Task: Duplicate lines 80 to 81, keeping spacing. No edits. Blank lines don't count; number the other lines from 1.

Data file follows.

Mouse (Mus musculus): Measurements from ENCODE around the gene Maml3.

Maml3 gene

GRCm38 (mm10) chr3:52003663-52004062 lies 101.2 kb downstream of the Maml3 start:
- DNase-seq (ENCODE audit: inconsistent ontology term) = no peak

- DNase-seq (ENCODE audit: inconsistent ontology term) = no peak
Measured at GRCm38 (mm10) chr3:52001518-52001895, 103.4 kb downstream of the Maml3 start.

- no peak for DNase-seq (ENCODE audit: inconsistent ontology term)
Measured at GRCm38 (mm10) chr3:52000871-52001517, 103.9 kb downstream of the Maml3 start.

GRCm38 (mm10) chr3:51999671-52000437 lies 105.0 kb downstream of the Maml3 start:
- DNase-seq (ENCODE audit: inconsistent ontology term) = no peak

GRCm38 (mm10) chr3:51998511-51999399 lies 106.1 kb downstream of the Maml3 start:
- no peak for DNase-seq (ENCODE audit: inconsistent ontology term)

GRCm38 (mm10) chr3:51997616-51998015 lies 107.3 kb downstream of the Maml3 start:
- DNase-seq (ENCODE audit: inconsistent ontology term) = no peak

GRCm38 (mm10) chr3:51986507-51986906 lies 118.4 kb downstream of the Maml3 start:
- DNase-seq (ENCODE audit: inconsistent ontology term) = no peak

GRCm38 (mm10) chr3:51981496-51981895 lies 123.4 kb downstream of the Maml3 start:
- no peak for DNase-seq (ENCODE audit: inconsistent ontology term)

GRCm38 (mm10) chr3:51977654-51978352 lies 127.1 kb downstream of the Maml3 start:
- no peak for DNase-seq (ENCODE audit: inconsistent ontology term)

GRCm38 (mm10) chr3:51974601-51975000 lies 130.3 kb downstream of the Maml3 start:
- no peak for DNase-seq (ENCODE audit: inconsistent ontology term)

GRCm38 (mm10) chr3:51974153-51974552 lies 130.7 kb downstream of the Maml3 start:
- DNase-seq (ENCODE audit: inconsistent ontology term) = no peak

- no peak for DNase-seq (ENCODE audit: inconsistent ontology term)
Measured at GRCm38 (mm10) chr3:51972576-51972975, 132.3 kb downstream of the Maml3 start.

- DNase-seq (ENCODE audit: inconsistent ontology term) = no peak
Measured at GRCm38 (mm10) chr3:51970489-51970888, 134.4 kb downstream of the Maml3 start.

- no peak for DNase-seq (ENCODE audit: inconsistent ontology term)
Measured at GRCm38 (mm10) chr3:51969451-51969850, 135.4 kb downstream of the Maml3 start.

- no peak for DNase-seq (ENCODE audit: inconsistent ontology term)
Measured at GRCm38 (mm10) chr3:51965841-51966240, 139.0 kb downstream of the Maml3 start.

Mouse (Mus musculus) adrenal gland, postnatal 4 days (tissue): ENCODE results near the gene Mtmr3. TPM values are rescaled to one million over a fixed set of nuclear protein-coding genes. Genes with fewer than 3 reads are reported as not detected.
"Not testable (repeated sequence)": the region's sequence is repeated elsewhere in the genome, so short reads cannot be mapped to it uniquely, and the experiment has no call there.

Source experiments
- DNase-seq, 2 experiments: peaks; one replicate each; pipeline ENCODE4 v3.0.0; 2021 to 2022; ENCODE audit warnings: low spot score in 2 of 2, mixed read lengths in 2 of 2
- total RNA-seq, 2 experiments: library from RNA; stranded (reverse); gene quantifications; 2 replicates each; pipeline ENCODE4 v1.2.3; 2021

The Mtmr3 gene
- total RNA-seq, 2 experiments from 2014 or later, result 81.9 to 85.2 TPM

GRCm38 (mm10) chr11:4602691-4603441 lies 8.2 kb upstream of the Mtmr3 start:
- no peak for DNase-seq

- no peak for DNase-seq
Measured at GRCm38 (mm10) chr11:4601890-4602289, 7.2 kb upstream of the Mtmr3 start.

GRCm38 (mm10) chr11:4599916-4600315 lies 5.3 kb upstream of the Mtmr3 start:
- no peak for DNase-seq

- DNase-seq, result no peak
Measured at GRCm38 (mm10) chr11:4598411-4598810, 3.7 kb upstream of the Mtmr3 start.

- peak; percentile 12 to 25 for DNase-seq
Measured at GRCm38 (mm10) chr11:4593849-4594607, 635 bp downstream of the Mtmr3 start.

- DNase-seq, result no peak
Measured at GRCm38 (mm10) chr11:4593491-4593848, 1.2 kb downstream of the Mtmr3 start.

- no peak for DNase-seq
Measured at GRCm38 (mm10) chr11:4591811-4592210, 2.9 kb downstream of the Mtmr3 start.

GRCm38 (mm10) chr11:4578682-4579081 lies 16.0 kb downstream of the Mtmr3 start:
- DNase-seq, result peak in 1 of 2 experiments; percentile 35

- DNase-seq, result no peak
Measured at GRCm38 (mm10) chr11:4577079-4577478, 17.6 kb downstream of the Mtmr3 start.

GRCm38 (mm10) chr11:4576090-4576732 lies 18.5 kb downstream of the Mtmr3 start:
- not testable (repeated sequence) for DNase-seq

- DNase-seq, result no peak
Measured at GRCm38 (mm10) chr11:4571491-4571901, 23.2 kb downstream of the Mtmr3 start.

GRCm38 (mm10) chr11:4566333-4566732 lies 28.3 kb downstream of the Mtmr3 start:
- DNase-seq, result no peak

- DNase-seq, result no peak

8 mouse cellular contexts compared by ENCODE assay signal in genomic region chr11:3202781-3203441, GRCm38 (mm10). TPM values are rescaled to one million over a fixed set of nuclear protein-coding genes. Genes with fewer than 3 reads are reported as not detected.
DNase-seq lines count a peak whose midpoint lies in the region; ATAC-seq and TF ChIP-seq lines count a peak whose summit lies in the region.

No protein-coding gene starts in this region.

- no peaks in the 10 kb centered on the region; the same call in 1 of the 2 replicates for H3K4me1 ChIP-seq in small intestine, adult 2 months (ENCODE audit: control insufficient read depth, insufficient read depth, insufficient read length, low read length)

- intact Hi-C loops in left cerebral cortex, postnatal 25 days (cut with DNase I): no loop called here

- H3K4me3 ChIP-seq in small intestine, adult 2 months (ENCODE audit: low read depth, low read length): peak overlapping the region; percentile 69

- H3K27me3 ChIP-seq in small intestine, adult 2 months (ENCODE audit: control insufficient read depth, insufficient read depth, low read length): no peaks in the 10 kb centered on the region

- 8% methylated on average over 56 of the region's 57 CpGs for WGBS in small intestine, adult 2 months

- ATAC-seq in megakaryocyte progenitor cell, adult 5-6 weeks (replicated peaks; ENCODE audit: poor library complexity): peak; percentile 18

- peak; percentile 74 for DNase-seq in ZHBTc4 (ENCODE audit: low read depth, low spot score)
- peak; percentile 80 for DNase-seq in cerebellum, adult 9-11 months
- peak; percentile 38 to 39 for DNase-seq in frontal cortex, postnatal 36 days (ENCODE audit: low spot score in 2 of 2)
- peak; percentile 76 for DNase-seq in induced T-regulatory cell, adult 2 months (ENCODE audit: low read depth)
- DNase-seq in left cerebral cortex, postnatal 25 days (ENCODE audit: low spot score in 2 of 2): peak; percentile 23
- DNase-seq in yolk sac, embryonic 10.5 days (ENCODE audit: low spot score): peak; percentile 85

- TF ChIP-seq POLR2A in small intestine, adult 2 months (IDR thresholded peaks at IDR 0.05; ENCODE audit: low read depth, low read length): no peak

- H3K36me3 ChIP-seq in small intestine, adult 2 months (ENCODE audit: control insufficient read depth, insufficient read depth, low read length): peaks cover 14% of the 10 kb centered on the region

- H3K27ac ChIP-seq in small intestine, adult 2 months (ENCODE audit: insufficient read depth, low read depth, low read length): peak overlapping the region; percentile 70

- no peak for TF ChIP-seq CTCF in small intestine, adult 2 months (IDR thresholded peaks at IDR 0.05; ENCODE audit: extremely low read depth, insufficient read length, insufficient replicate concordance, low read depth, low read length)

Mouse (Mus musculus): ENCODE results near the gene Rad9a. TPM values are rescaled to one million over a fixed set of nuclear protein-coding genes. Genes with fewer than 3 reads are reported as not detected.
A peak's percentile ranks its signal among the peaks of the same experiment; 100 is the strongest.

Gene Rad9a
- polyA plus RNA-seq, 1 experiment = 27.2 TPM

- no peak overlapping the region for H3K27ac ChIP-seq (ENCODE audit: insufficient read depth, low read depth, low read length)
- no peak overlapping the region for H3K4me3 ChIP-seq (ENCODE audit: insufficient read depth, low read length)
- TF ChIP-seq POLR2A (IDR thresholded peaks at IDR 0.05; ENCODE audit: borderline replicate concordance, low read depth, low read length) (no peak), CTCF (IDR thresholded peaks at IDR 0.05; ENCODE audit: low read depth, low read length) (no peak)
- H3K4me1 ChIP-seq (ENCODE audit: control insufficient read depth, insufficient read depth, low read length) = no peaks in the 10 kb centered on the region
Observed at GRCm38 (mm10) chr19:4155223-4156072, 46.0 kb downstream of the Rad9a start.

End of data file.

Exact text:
- TF ChIP-seq POLR2A in small intestine, adult 2 months (IDR thresholded peaks at IDR 0.05; ENCODE audit: low read depth, low read length): no peak

- H3K36me3 ChIP-seq in small intestine, adult 2 months (ENCODE audit: control insufficient read depth, insufficient read depth, low read length): peaks cover 14% of the 10 kb centered on the region